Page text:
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ACO: Tour One – Dawn Upshaw


Attending music is a pleasure for my own spoilt self. It is outside my expertise but it is part of my diet in the Arts. So let me plagiarise from the program notes.

“Dawn Upshaw is simply one of those performers that anyone serious about the state of music today must see. Combining intelligence, artistry and a seriously gorgeous voice, everything she sings turns to gold. The music she’s chosen spans the globe and crosses cultures: from folksong to the works of an Eastern European Jewish composer whose Argentine upbringing exposed him to tango, klezmer and chamber music, though his music is always more than the sum of these parts.

If all music aspires to the quality of song, all Mozart’s concertos and symphonies aspire to the condition of opera. How else to explain the consummate theatricality of the Symphony No 29 and especially the Sinfonia Concertante? It’s a drama in three scenes: majestic, tragic and comic, and the perfect foil for two ACO principals with a lot of character. The curtain rises with a brand new work by Perth composer James Ledger, the first of our celebratory commissions for the year.”

RESTLESS NIGHT is a World Premiere, commissioned to celebrate Richard Tognetti’s 20th anniversary as Leader of the ACO by James Ledger. In it’s brief time duration of 5 minutes it was a delightfully cheeky and witty piece. Mr Ledger “impressed and inspired by the energy of the ACO’s playing” has created what he calls “a ‘hyper – nocturne’ – a stream of unconscious thoughts that come and go in the solo violin pitted against a flurry of nervous activity in the string orchestra.” The devilment of the scoring and the apparent precision of the timing of the piece revealed a concentrated camaraderie that is, as always with this orchestra, a theatrical excitement to behold and hear.

The fun of the relationships within the orchestra were observable in both the Mozart Pieces. The, to me, familiar Symphony No 29 in A major, K.201, was enriched by the visible exuberant joy of the playing. And in the Sinfonia Concertante in E flat Major, K.364, the concentration to the music making was enhanced by the obvious pleasure that Richard Tognetti on his violin and Christopher Moore on his viola had in intertwining the sounds that Mozart had scored in such devoted and witty rivalry. (Mr Tognetti told us of the special tuning for these pieces. Firstly the strings were sheep gut and not the usual contemporary steel and secondarily the A was tuned to “a slightly lower pitch than usual.” The string orchestra was also accompanied by replicas of 18th-century woodwind instruments, including a horn that was last played in concert in 1806!!! )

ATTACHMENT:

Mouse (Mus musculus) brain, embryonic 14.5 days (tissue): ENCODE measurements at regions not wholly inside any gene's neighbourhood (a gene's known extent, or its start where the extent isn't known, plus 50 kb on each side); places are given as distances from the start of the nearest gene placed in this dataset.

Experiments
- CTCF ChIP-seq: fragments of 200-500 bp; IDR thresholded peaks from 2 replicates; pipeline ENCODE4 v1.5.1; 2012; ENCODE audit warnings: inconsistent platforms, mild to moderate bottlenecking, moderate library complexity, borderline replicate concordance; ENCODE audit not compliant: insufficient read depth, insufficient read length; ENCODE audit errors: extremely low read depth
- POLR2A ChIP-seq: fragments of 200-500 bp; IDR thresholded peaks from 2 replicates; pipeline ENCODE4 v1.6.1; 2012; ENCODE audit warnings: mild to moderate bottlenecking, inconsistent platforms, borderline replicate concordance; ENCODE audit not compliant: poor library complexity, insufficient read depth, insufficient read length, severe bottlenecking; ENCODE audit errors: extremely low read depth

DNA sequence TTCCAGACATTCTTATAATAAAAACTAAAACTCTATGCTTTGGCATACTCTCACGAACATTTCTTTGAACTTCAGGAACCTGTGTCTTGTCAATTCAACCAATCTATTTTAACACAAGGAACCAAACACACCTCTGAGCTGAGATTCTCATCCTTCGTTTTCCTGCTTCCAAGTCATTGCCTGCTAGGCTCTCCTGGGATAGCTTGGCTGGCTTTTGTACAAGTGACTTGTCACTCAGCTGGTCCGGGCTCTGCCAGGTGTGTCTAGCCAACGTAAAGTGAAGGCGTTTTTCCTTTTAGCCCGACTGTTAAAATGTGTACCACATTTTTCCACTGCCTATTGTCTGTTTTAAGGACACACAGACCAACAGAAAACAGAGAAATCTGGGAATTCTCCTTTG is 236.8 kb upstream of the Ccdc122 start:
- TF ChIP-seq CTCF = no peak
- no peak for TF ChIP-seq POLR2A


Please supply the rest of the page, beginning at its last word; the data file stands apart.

The guest for the concert was Dawn Upshaw and her first set of songs were by the Argentinian composer Osvaldo Noe Golijov. The first song NIGHT OF THE FLYING HORSES began with Ms Upshaw launching herself in an unaccompanied opening verse. What followed was a blissful and breathtaking joy. Four songs from Bartok and a song from Richard Strauss followed. Ms Upshaw sings in a completely embodied way. The whole instrument is alert to the sensations of the music and there is a sinuosity to the body movements that theatrically took me to meet her on a spiritual plain. She sang as if each piece was a spiritual gift. It was a truly exhilarating performance. The first Golijov a special memory to be closely followed by the Stauss: Morgen! I loved it.

As usual this concert by this orchestra, a great balm in troubled times.

2 replies to “ACO: Tour One – Dawn Upshaw”

  1. Not really a comment on the review but on the new blog format. This is MUCH easier on the eye than the old white-on-black was. I used to have lines burnt in my vision for ages after reading the old blog. This is much better. Keep up the good work Kevin. You are a strong voice in timid times.

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